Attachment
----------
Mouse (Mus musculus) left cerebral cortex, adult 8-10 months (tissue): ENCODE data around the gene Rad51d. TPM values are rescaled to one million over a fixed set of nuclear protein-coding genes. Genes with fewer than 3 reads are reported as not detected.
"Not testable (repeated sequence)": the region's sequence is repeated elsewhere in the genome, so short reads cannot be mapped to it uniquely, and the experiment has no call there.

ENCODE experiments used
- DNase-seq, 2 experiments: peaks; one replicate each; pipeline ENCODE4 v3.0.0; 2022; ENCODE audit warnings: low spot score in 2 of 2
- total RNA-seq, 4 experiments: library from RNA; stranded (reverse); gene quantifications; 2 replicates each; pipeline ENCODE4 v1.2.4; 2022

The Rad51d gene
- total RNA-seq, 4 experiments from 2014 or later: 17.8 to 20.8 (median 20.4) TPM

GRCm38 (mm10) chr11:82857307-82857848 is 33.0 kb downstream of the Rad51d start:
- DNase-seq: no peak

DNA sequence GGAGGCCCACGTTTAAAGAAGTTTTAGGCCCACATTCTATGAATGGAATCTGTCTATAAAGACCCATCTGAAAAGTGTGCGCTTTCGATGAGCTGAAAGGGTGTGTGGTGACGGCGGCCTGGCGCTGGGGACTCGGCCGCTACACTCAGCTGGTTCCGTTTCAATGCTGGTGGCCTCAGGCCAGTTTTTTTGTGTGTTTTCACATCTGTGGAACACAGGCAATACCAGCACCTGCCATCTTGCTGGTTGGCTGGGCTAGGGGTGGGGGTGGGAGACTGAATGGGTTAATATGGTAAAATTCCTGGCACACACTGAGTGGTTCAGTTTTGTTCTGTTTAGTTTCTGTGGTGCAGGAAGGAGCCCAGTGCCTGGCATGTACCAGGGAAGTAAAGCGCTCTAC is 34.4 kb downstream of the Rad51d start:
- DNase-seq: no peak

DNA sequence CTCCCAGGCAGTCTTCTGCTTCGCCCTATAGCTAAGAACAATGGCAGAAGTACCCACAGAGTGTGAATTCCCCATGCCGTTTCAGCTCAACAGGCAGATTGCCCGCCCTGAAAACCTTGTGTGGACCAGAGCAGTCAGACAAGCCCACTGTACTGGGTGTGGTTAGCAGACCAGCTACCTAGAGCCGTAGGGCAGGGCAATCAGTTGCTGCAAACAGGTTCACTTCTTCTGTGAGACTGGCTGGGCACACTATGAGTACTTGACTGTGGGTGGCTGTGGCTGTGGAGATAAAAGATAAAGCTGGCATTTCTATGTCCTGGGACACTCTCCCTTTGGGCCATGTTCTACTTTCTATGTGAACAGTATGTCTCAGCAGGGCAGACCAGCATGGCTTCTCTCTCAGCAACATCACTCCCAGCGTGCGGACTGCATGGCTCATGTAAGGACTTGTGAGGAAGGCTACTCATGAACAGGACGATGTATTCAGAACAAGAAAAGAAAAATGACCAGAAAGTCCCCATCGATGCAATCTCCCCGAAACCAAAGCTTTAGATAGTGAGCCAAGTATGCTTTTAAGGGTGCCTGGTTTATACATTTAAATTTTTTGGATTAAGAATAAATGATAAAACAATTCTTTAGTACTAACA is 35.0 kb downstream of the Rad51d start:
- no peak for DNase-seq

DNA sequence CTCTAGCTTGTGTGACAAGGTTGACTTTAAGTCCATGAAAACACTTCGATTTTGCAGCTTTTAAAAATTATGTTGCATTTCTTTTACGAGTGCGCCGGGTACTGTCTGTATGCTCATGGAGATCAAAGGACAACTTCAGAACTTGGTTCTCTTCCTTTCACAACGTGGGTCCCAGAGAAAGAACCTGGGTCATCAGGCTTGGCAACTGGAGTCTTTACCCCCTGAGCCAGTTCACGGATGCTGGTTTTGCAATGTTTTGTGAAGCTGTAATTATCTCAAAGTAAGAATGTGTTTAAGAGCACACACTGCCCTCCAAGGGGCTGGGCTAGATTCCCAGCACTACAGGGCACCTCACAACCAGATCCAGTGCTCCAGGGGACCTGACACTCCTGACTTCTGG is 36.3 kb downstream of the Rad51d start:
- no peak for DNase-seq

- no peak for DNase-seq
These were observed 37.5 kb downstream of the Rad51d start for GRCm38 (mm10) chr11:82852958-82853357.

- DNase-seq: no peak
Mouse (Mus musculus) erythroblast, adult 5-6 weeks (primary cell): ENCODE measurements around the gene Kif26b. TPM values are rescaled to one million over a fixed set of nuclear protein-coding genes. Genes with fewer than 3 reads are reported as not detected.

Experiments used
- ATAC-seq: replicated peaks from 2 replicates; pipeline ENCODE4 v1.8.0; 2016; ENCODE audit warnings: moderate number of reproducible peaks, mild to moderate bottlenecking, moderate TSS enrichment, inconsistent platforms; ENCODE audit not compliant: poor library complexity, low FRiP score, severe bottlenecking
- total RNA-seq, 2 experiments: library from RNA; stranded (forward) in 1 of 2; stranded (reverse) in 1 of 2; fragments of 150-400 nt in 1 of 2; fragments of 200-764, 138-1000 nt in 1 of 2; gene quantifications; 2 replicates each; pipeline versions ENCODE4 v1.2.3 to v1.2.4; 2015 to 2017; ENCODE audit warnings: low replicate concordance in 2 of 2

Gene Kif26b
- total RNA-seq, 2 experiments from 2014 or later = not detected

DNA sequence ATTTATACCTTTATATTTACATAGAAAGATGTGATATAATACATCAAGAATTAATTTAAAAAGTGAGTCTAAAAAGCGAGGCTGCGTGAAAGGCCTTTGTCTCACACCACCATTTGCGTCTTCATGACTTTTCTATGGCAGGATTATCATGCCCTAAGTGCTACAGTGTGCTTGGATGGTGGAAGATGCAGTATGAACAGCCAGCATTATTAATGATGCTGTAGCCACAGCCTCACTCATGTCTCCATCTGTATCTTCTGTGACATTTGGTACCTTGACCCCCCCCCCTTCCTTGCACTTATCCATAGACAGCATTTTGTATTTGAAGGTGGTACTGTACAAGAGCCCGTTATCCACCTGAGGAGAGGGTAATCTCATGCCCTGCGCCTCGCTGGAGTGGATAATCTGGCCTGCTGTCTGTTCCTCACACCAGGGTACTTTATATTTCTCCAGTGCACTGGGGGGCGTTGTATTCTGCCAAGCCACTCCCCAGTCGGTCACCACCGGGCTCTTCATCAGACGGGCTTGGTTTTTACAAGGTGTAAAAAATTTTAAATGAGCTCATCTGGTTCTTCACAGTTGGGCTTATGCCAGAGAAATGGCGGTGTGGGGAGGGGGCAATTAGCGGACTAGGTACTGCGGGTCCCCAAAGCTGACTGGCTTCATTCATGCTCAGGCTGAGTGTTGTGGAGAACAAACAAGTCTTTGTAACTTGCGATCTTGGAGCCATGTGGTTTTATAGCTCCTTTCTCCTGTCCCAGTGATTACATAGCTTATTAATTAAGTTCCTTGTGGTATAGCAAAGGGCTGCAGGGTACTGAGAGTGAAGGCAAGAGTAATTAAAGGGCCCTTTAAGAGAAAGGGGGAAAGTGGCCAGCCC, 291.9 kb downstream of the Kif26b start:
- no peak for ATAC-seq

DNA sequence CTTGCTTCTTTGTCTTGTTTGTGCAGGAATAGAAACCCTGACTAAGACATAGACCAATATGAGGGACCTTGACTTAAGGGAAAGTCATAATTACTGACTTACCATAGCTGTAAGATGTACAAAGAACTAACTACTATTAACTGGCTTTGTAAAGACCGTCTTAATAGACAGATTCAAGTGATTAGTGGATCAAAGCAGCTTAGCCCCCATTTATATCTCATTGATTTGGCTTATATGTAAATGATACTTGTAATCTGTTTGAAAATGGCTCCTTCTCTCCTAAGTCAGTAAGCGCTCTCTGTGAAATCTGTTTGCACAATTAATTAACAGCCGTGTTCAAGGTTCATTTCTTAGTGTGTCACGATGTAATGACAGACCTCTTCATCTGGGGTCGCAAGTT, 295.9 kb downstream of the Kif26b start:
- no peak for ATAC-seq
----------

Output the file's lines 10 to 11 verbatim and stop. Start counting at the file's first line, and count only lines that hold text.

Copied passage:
DNA sequence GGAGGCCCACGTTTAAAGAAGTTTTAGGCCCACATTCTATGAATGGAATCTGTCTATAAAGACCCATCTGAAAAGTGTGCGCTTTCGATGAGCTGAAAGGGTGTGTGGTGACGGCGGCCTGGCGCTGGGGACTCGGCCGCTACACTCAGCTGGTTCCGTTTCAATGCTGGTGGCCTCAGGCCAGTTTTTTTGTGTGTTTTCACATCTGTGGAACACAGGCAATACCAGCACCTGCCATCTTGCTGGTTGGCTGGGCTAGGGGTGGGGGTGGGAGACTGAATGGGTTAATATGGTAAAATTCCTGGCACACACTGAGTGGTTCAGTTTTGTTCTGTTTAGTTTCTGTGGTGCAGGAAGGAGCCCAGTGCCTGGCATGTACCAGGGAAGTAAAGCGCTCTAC is 34.4 kb downstream of the Rad51d start:
- DNase-seq: no peak